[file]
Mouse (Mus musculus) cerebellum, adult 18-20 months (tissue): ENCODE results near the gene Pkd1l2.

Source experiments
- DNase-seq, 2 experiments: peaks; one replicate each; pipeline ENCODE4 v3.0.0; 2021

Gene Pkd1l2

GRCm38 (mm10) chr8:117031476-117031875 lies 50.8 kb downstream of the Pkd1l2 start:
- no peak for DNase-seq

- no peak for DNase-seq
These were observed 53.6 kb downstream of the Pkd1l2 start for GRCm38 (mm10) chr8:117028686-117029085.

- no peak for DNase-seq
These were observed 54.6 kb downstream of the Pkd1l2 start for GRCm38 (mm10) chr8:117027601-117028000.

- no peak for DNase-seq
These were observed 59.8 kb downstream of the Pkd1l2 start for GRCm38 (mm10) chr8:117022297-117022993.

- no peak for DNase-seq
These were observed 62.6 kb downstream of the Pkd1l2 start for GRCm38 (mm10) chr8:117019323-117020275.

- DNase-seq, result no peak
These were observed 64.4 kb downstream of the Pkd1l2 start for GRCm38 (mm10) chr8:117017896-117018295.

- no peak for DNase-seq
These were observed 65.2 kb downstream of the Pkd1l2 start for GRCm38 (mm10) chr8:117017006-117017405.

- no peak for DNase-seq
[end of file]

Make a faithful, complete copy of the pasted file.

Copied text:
Mouse (Mus musculus) cerebellum, adult 18-20 months (tissue): ENCODE results near the gene Pkd1l2.

Source experiments
- DNase-seq, 2 experiments: peaks; one replicate each; pipeline ENCODE4 v3.0.0; 2021

Gene Pkd1l2

GRCm38 (mm10) chr8:117031476-117031875 lies 50.8 kb downstream of the Pkd1l2 start:
- no peak for DNase-seq

- no peak for DNase-seq
These were observed 53.6 kb downstream of the Pkd1l2 start for GRCm38 (mm10) chr8:117028686-117029085.

- no peak for DNase-seq
These were observed 54.6 kb downstream of the Pkd1l2 start for GRCm38 (mm10) chr8:117027601-117028000.

- no peak for DNase-seq
These were observed 59.8 kb downstream of the Pkd1l2 start for GRCm38 (mm10) chr8:117022297-117022993.

- no peak for DNase-seq
These were observed 62.6 kb downstream of the Pkd1l2 start for GRCm38 (mm10) chr8:117019323-117020275.

- DNase-seq, result no peak
These were observed 64.4 kb downstream of the Pkd1l2 start for GRCm38 (mm10) chr8:117017896-117018295.

- no peak for DNase-seq
These were observed 65.2 kb downstream of the Pkd1l2 start for GRCm38 (mm10) chr8:117017006-117017405.

- no peak for DNase-seq